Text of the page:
The Hold Steady
The Hold Steady seemingly came out of nowhere to release what became the album of 2005, Separation Sunday. Held together by the core of Craig Finn (singer) and Tad Kubler (lead guitar), both from ’90s act Lifter Puller, Hold Steady weld their tales of trash culture, excess and wasted youth on salvaged and recycled barroom riffs. As a couple of mid-west transplants by way of Minneapolis to the Bronx, their sound hearkens back to growing up in a suburban wasteland, where classic rock dominates the airwaves. The kind of place where there’s nothing else to do but get high and drive around. Their upbringing is reflected in the power chords and thunderous rhythm section that fuel the music. This sound underscores Finn’s marble-mouthed warble, which sings tales that conflate religious and chemical excess; songs that are positively a wonder to behold. What could have sounded like retro-kitsch in lesser band’s hands, comes off positively refreshing and invigorating. It’s an Exile on Main Street for a whole new generation.
On Separation Sunday, the album rests upon a loose song cycle centering on Holly, a casualty of the party-going lifestyle. As anyone who came-of-age after 1968, they either know someone like this or is/was someone like this; it’s the kid with the heart of gold, who’ll do anything for anyone — the former alter-boy, girl scout, or valedictorian, who falls in with a bad crowd (as Finn sings, “the real sweet girl, who’s made some not sweet friends”). Or, as Finn sings on the album’s centerpiece, “Stevie Nix”:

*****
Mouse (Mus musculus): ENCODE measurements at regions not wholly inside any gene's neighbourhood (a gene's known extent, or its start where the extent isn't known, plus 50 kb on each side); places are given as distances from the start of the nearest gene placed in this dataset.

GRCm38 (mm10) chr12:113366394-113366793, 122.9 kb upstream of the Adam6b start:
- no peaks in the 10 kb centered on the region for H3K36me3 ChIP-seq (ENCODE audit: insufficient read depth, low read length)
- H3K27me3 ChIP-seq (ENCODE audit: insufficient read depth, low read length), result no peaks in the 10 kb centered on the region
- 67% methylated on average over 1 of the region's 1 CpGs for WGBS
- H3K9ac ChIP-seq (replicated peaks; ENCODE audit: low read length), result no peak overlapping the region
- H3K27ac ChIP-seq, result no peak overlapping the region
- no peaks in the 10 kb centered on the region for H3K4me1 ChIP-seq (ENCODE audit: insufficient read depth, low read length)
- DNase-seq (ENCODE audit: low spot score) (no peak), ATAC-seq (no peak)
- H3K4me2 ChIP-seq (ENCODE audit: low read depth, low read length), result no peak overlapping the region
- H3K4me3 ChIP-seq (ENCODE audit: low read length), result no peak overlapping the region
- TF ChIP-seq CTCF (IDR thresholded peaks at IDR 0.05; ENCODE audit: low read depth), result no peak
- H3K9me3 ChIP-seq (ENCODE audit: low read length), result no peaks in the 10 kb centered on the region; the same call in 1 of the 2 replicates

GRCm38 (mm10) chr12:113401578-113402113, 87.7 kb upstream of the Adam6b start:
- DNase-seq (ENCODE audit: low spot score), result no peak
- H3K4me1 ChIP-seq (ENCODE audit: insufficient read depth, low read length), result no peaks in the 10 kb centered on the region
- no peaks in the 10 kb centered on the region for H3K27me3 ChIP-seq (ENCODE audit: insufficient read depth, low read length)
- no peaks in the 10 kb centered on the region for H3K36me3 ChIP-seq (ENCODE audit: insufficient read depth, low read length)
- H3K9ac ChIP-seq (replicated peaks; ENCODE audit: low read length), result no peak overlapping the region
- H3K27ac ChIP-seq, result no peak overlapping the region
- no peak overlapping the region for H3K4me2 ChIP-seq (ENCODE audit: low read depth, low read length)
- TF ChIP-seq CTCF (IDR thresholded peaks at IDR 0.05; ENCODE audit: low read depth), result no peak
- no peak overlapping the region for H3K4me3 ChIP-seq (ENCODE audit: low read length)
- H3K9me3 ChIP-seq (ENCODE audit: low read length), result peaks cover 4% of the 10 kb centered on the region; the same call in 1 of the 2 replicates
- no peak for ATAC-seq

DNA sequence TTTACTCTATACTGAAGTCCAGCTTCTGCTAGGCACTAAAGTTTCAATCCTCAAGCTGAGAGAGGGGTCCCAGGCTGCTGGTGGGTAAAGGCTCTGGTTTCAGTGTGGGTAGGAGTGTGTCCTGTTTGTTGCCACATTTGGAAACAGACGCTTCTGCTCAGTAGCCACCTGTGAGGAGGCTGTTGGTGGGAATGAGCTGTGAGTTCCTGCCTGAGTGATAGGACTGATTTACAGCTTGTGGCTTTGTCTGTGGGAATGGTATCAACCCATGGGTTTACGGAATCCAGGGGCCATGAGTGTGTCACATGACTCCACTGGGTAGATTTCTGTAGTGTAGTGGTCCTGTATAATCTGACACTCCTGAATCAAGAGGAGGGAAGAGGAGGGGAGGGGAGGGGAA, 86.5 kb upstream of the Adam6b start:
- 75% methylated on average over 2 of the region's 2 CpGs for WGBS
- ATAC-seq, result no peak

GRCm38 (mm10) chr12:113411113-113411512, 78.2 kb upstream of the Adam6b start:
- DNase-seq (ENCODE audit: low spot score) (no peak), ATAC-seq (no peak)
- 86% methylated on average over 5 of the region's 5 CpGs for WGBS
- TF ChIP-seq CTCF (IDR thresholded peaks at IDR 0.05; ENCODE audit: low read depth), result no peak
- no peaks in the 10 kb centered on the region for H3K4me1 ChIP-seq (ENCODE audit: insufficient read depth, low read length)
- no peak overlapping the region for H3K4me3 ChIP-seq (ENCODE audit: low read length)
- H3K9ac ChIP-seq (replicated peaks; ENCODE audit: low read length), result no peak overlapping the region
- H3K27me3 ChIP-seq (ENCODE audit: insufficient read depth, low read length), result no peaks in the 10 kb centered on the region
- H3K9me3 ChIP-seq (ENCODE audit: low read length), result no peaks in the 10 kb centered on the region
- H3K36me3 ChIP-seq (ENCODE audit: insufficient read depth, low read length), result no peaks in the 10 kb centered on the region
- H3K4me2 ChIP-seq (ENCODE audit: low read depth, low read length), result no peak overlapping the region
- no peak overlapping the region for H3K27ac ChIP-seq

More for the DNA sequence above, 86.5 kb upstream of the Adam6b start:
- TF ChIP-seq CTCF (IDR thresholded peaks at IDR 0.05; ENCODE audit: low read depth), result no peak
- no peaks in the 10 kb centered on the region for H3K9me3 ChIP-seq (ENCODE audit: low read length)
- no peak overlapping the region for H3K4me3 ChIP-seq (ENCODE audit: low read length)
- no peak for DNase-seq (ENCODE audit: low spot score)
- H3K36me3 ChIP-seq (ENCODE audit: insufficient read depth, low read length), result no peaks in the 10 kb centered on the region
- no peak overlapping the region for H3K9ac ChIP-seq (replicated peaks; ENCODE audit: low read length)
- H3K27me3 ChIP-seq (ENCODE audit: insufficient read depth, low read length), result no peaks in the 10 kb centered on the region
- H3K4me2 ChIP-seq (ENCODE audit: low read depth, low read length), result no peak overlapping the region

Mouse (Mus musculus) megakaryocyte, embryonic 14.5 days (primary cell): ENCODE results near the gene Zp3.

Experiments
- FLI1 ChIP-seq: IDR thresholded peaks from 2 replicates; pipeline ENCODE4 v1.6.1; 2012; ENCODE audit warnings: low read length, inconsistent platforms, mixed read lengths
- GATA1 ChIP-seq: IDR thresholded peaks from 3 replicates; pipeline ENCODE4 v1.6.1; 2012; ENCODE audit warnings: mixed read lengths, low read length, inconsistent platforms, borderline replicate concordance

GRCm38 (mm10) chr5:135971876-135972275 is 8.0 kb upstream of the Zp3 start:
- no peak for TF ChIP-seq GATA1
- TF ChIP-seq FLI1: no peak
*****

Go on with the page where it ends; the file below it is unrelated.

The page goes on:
She got screwed up by religion/she got screwed by soccer players/She got high for the first time in the camps down by the banks of the Mississippi river/Lord to be seventeen forever/She got confused about the truth/she came to in a confession/She got high for the last time in the camps down by the banks of the river/Lord to be 33 forever…/She got strung out the scene/she got scared when it got druggy/The way the whispers bit like fangs in the last hour of the parties/Lord to be 33 forever.
These are the kids who get high at seventeen and come down when they’re turning thirty-three, or forty-three, or never.
Throughout the tracks, Finn refuses to take the easy way out and mythologize the characters; he has the steely-eyed view of the morning-after survivor. Although he treats them with respect and compassion, he never lets on this is a lifestyle choice as much as it is a series of poor decisions, compounded by accidents and the all-too-human capacity for self-deception.
I have to say, though, that not since the heyday of the Afghan Whigs has bad news sounded so positively joyous. The lyrical dexterity Finn employs, coupled with the thick power chords and crunch, carry the album from one strong song to the next. Not only is it one of the most satisfying albums I’ve had the pleasure of listening to in recent years, it’s also one of the most consistent.
Frenchkiss Records: www.frenchkissrecords.com